With a changing business landscape, entrepreneurs have more opportunities than ever to create small brands and businesses that can compete with larger corporate entities. We now see a rise in young CEOs spearheading the development of new business models, challenging the dinosaurs of the Fortune 500 with creativity and foward-thinking.
However, most new businesses have trouble getting on the consumer radar. Why? It all comes back to building an image and reputation for yourself.
Hiring a public relations expert to take care of your image-building needs could cost you an arm and a leg. Thus, it’s not something that is recommended for start-ups that generate less than $300,000 a year. As a young CEO, it’s important to make wise, economical decisions that won’t leave your business broke. That said, it’s true that you need a PR campaign that puts your company on the radar and builds a positive image for you and your business.
Here are a few tips that can help you create brand exposure and generate a positive company image without burning through a year’s budget:
There’s nothing more inspiring than the story of a CEO starting a Fortune 500 company in his mid to late 20s! If you’re a young CEO, use your website to tell your story! This is one of the most tried and true business techniques to generate buzz for you as a brand. In fact, this is the kind of story that many online finance news organizations and blogs flock to.
How does a company grab a media organization’s attention? By sending out a news release. Writing a news release can be done by anyone in your company with good writing skills. In fact, many new CEOs write their own news releases. Freelancers usually charge a minimum of $80 per release; by writing it yourself, you can save yourself a lot of money while also setting the tone for your own business.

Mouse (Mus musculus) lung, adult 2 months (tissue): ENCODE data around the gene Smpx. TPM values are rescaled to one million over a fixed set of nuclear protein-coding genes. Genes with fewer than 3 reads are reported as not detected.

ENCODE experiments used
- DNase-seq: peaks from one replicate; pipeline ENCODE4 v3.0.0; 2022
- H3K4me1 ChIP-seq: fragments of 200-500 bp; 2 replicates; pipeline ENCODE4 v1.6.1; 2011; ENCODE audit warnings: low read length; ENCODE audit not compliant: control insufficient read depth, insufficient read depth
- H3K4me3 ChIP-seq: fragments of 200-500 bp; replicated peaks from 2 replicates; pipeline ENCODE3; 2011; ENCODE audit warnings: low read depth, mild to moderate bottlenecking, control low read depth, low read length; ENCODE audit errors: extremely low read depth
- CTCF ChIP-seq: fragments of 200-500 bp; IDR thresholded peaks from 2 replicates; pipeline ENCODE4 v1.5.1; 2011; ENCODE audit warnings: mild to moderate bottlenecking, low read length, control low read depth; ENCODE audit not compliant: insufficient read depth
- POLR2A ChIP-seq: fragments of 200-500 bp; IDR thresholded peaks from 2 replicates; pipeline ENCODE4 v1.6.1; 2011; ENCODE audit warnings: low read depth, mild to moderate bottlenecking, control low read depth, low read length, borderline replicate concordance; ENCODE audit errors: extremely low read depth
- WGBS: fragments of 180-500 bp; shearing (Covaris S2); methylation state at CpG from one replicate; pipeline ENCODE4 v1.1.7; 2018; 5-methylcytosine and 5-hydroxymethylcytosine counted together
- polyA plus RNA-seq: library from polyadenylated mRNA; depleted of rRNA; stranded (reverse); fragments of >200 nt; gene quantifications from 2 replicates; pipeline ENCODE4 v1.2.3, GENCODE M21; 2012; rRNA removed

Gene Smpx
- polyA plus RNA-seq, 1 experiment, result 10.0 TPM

As a CEO, it’s absolutely crucial to know the ins and outs of your industry. You are a leader; thus, you should be well armed when it comes to expertise. For example, if your company specializes in mobile app development, you have to be able to explain the process of building an app. By becoming an expert, you increase your credibility. This may sound obvious, but you’d be surprised at how many CEOs there are who really know very little about their products or industries.
What does this mean when it comes to image? It allows for people in your industry to recognize you as an expert in your field, which in turn generates media attention, gets you mentioned in case studies and scholarly sources and validates your brand for consumers. This credibility also extends to your company image. Soon, you’ll be asked to conduct research for news organizations and authoritative publications.
This form of image building is developed through an earned reputation and via networking.
Branding is just not about slapping your brand everywhere you want, it’s about doing so strategically. Researching your demographics and the proper implementation for you brand strategy is the lifeblood of economic branding strategies.
Firstly, you may want to find out where your demographics are concentrated. Then, you may want to understand how to effectively reach them, which could range from offering trial services or offering the public sample products or disbursing branded items (gifts).
Often, companies will order special promotional materials, items like customized backpacks, coffee cups, office supplies or even apparel to spread their brand’s message. The more people that see the brand, the more recognizable it will be in the future. The more recognizable, the stronger the company image.
For a young CEO, making a wise, cost-saving decision for a startup can be difficult, but like in any business, these decisions are always left to upper management, especially when it comes to image and brand building strategies.
By knowing about cheap alternatives to expensive PR campaigns, young CEOs will be able to make great decisions that not only benefit the brand name, but will help build a good understanding of budgetary strategies.
What are some some economic, branding and image solutions you’ve had success with in the past?